Alaska No. 1 in 'pork' per capita, again
By Christine Vestal, Staff Writer
Alaska — infamous for its federally funded "bridges to nowhere" — ranked first in per-capita federal spending for pork-barrel projects in 2005, a distinction it has held for the past 16 years.
Hawaii came in second, and Georgia ranked last, according to the "2006 Congressional Pig Book," compiled by Citizens Against Government Waste (CAGW), a private, nonpartisan research group.
The report, released April 4, was the 16 th annual exposé of what the group calls "the most glaring and irresponsible pork-barrel projects" in congressional appropriations bills.
The number of pork-barrel projects approved by Congress last year dropped by 29 percent, but the dollar level increased from $27.3 billion last year to $29 billion for fiscal 2006. The new report and database offer 9,963 examples of what the group calls wasteful federal spending, searchable by state.
CAGW defines pork as a line item in a federal appropriations bill that designates U.S. tax dollars for a local project "in circumvention of established congressional budget procedures." Typically, pork-barrel projects are not competitively awarded or requested by the president, and are not the subject of congressional hearings, CAGW said.
Last year, Alaska received a widely publicized federal appropriation of $453 million for two bridges in remote areas of the state. In the wake of hurricanes Katrina and Rita, and during a time of congressional belt-tightening, the project quickly became an embarrassment to the state.
Alaska citizens proposed giving the money back to Congress to spend on rebuilding the Gulf Coast, and Gov. Frank Murkowski (R) proposed a state-funded public relations campaign to clean up Alaska's reputation for milking U.S. taxpayers. Despite the citizens' pleas, Alaska did not give back the money.
Although Alaska led the nation with $489 per capita ($325 million), it was less than half of the state's 2005 per-capita number of $985. CAGW attributed Alaska's drop to Sen. Ted Stevens' (R-Alaska) descent from the chairmanship of the Senate Appropriations Committee.
Every state has two senators, but states with the biggest per-capita appropriations tend to have senators on the powerful Senate Appropriations Committee.
Hawaii, whose Sen. Daniel Inouye (D) is a ranking member of the committee, received $378 per capita (a total of $482 million), and West Virginia, represented on the appropriations committee by Sen. Robert C. Byrd (D), received $182 per person ($239 million). That compares to $12.06 per-capita spending on Georgia, which is not represented on the committee.
Alabama, represented on the committee by Sen. Richard Shelby (R), received more than $100 million for a variety of education-related projects, including $250,000 for Girls Inc. of Alabama, described as "a national nonprofit youth organization dedicated to inspiring all girls to be strong, smart, and bold." With more than $14 million in existing funding, CAGW quipped that "Girls Inc. is strong enough not to need a federal handout, but smart and bold enough to ask for and accept one."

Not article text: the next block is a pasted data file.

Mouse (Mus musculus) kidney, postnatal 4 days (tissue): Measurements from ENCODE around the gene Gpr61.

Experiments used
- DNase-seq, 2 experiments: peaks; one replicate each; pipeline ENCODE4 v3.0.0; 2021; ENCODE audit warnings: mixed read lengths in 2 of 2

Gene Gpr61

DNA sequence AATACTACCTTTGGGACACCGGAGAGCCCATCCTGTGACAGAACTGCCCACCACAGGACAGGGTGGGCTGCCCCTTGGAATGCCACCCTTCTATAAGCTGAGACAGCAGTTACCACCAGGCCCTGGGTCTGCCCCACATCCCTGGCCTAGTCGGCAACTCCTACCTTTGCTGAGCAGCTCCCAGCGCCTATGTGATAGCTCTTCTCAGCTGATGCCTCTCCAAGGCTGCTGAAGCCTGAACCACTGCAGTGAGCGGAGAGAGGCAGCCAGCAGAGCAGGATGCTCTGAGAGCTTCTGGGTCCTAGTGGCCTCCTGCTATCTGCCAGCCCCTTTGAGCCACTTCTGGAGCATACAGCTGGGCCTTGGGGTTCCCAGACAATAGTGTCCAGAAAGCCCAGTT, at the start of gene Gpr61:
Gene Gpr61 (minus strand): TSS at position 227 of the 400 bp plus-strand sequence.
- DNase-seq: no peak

The state also received $2.3 million for a project designed to develop environmentally friendly farming techniques for use by developing countries. The project — located in the district of House appropriations committee member Rep. Robert Cramer (D-Ala.) — has been funded for nine years. This year's grant was 26 percent higher than last year's.
Washington state was cited for a special "Hog Heaven Award" for its $8.2 million appropriation for the St. Lewis Army Chapel, which offers services for Christians, Jews, Muslims and Wiccans.
Pennsylvania — home to ground hog weather-watcher Punxsutawney Phil — received the "Burrowing a Hole in our Wallets Award" for a $100,000 grant for a weather museum.
What's wrong with the time-honored congressional tradition of looking out for constituents?
According to CAGW, the practice is inherently unfair and wasteful. The group argues that taxpayers in all 50 states should not pay for projects that benefit only one state. The projects may be worthy, CAGW says, but they aren't likely to be held as accountable as projects using state or local funds.
"It makes no sense for tax dollars to be sent on a roundtrip to Washington … to be fought over and doled out on the basis of political favoritism," the group argues.
Some members of Congress argue that federal appropriations for their states create jobs and provide worthwhile benefits to local citizens. But others, such as Sen. John McCain (R-Ariz.), staunchly oppose pork-barrel spending, arguing that economic development should come from local investment, not federal handouts.
Founded in 1984 by the late industrialist J. Peter Grace and syndicated columnist Jack Anderson, CAGW is an outgrowth of the Grace Commission, which was established in 1982 by President Reagan to "work like tireless bloodhounds to root out government inefficiency and waste of tax dollars."